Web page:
Inflation Still Out There: With COVID now back in the headlines, let’s not forget the other factor that helped drive stocks down recently—inflation. A Wall Street Journal survey last week showed economists on average now expect inflation—excluding volatile food and energy components—to be up 3.2% in Q4 from a year before. They forecast the annual rise to recede to slightly less than 2.3% a year in 2022 and 2023. That would mean an average annual increase of 2.58% from 2021 through 2023, putting inflation at levels last seen in 1993. Core inflation rose on average just 1.7% annually between 1995 and 2019, by comparison.

The worrisome thing is that consumers are starting to feel this in their pocketbooks already, at least judging from last week’s Michigan sentiment data. The expected year-ahead inflation rate moved up to 4.8% from 4.2% in June while the 5–10 year expected inflation rate moved to 2.9% from 2.8%.

Crude Faces Tough Path: After a big drop like crude suffered yesterday, it can sometimes take a while to come back. For instance, after crude’s 7.5% decline on March 18, it didn’t recover to close at its March 17 level until April 29. Past isn’t prologue, but it does seem like crude has a few things to work through here if it’s going to make a run back toward recent highs above $75. At its lowest level yesterday, it was down nearly double-digits just from last Wednesday. It’ll be interesting to see the weekly U.S. stockpile and production numbers tomorrow. Last week saw a rise in gasoline stocks, raising questions about demand strength. We’ll see if that continued.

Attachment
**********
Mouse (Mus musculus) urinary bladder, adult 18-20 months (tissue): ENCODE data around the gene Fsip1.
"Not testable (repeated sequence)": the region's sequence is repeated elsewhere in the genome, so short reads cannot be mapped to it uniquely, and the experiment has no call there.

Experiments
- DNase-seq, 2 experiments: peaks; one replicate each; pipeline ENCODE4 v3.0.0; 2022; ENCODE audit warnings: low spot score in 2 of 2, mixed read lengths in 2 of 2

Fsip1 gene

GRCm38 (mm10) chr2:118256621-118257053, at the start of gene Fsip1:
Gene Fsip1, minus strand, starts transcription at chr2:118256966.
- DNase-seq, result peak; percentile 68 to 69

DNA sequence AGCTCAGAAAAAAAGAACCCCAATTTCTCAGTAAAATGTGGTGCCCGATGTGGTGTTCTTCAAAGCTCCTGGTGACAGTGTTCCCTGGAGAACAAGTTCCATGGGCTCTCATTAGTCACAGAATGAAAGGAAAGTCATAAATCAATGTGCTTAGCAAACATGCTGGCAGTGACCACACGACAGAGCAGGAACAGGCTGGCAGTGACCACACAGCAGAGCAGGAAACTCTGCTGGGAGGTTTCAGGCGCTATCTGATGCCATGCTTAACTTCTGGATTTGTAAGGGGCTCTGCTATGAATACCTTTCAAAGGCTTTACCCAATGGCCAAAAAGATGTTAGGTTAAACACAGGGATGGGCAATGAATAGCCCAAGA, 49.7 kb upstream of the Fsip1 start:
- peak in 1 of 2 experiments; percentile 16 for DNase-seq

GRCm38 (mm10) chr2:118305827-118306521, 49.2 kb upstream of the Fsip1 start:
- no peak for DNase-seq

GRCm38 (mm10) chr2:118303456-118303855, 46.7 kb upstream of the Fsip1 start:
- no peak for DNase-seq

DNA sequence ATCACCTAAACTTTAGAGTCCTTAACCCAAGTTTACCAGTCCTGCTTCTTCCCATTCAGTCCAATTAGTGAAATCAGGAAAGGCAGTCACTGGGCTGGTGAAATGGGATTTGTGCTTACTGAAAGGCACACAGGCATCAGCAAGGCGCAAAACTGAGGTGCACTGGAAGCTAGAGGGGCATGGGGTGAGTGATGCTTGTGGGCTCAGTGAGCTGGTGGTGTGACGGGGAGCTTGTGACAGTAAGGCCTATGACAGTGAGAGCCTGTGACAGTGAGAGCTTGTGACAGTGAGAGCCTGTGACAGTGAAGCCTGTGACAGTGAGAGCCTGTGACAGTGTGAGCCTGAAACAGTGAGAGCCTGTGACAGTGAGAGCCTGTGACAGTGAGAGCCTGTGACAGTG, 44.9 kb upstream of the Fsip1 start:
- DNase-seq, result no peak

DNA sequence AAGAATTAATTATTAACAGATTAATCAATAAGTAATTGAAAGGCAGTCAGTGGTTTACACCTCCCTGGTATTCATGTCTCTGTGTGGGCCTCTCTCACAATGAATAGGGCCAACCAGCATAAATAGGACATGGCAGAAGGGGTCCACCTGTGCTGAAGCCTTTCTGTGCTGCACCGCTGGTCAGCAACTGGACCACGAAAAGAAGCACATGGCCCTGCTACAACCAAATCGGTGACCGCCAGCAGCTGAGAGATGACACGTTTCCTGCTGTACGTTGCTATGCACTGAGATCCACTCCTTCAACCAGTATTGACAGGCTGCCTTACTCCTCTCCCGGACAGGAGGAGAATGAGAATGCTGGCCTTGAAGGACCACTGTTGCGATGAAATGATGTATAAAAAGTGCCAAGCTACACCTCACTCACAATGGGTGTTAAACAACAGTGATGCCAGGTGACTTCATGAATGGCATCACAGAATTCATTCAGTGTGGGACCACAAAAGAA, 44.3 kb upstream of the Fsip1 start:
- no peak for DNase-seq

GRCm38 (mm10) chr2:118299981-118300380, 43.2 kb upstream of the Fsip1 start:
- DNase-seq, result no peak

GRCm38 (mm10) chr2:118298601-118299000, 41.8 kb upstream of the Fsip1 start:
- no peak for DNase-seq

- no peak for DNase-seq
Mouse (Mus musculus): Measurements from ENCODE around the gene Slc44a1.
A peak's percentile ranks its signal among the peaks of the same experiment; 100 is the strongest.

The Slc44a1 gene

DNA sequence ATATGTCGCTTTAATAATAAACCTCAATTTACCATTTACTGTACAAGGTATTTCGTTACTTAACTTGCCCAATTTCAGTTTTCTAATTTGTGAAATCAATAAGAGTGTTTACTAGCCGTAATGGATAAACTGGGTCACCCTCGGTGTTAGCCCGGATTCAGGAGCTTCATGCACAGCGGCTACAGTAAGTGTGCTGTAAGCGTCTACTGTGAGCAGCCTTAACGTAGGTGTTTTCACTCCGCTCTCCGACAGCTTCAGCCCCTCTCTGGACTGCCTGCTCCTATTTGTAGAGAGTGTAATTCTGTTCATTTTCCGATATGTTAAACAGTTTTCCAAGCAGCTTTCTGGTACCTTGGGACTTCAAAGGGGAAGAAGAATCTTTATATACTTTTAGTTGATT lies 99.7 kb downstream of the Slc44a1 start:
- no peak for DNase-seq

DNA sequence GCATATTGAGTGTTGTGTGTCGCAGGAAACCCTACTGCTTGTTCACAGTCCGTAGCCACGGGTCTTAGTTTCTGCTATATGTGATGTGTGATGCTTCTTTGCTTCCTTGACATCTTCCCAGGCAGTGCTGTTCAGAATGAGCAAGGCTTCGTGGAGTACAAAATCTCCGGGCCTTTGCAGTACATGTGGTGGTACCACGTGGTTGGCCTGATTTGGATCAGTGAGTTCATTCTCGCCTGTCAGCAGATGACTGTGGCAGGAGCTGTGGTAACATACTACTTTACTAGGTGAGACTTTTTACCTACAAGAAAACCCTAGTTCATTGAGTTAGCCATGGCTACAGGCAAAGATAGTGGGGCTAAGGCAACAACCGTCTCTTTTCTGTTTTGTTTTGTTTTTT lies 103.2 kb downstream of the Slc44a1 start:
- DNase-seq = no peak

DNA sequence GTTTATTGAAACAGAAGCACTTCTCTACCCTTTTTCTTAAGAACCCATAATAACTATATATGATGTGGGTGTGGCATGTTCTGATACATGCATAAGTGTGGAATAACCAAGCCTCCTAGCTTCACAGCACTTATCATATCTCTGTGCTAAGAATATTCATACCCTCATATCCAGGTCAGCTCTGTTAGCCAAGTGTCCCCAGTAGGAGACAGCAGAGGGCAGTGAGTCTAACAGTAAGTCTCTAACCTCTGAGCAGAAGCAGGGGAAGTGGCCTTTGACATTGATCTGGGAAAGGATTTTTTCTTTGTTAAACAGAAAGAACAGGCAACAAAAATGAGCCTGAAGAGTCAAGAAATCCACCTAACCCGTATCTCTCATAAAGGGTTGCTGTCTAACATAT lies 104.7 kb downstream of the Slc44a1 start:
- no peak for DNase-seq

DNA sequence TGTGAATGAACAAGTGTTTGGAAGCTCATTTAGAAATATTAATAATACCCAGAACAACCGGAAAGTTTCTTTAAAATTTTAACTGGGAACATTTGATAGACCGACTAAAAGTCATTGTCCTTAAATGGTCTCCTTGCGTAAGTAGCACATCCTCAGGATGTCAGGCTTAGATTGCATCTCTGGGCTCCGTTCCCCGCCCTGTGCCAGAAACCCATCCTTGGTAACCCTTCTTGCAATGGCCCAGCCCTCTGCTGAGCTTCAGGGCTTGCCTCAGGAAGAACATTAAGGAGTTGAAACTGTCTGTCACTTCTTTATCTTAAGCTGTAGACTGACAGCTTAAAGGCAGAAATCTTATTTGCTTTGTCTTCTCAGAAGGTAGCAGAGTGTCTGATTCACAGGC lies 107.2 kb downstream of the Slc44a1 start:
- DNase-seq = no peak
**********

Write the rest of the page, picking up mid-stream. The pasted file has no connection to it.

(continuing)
Disclaimer: TD Ameritrade® commentary for educational purposes only. Member SIPC. Options involve risks and are not suitable for all investors. Please read Characteristics and Risks of Standardized Options.